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Lambeth Fire Station.

We then continued along the Albert Embankment, passing the Lambeth Fire Station, until we were near Vauxhall Bridge, where we had to make a slight detour due to the still ongoing construction of the Thames Tideway Tunnel. This did, however, give us a chance to see the main entrance to the SIS (MI6) building, which is a side of the building that I had not really seen.

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Keilyn with some riverside chairs.

Soon we were back walking along the Riverside Walk, where Keilyn found some wooden chairs that spun round. A few steps further and we could see the Embassy of the United States of America, which is the largest American Embassy in Western Europe, and looks like a glass cube with small 'sails' covering three sides. 

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Embassy of the United States of America.

We continued along Riverside Walk before having to make another short detour before finding ourselves in the Tideway Village, with its converted trawlers and house boats. 

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'St Michael' is a converted trawler that you can stay on.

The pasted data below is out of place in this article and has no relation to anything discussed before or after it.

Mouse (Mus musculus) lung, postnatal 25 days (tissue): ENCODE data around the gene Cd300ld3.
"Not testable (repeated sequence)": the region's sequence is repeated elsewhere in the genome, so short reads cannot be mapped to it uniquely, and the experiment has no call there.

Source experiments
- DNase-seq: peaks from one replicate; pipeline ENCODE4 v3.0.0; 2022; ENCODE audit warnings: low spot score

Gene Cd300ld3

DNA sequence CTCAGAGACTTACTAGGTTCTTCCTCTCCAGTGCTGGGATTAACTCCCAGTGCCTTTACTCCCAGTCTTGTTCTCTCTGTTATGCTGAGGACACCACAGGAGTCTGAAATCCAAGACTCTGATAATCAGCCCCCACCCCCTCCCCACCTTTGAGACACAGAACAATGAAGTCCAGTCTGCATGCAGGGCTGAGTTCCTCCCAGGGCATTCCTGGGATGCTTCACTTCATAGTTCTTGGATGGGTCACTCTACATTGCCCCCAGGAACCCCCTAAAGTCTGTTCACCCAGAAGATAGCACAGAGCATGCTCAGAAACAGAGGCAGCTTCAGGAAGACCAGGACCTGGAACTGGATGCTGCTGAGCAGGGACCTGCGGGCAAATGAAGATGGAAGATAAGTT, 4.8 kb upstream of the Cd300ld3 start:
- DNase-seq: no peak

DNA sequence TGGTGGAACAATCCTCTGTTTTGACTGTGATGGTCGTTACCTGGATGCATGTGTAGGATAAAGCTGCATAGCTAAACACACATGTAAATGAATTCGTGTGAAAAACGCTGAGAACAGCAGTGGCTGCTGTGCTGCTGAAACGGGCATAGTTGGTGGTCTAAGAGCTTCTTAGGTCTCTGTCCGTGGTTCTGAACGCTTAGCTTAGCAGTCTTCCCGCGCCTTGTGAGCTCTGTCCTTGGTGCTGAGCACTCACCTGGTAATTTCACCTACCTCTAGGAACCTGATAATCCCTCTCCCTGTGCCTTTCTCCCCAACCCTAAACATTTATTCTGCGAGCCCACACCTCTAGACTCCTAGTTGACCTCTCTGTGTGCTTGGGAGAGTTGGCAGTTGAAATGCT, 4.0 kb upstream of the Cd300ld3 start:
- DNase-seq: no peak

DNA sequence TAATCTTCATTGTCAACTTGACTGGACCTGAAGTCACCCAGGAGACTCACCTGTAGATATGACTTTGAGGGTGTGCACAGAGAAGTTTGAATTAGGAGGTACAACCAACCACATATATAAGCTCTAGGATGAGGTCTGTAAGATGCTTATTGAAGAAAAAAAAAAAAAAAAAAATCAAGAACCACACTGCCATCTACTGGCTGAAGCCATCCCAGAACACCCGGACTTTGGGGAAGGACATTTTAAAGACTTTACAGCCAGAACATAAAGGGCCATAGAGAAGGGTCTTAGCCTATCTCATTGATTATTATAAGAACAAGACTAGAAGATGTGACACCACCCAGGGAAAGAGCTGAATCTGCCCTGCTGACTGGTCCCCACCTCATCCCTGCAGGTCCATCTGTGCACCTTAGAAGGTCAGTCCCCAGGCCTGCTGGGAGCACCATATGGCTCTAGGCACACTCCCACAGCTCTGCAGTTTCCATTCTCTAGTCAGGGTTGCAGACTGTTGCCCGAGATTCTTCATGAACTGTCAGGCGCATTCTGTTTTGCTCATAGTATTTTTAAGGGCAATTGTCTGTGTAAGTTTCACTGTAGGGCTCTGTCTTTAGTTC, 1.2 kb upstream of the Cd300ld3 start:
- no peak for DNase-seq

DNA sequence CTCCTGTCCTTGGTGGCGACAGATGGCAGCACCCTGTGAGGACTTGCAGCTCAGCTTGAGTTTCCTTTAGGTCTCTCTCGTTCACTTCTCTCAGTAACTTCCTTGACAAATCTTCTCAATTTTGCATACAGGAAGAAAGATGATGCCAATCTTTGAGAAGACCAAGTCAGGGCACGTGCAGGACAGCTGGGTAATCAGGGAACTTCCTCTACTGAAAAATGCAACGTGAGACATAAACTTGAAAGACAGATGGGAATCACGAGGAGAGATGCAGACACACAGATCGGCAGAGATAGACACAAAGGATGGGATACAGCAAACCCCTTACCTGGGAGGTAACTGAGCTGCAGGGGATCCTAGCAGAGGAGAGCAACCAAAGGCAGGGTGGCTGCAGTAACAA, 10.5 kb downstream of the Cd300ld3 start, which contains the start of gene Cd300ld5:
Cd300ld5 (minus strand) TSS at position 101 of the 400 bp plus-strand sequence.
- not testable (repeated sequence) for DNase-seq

One final detour and we arrived at Battersea Power Station, which we entered so that Keilyn could get a sense of the scale of the building. With her suitably awestruck and with us both having made use of the facilities, we headed out of the south entrance and continued our walk.

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Battersea Power Station interior.

We passed beneath a railway bridge, passed by Battersea Dogs and Cats home before stopping at a Tesco Express for some extra provisions, before passing beneath another railway bridge and heading into Battersea Park.

It was still quite warm, although the clouds were threatening rain, as we sat in the Rosery Gardens and ate our lunch, while joggers and dog walkers busied there way through the gardens.

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The Rosery Gardens.

Suitably rested we headed ever westward along the south of the Boating Lake, before turning north and entered the Sub-Tropical Garden, with its ferns and palms. These were interspersed with colourful bedding plants.

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The Sub-Tropical Garden.

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The Sub-Tropical Garden.

We then continued along the tree-lined path, passing the Bowling Green Pavilion, the Bandstand, the Tea Terrace and formal gardens, until we reached the London Peace Pagoda, where stopped for another short break alongside the River Thames. 

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The London Peace Pagoda.

Next to us, in the small car park, the UK Bungee Club were using a crane with a basket attached to jump from. Their screams echoed as they plummeted earthward.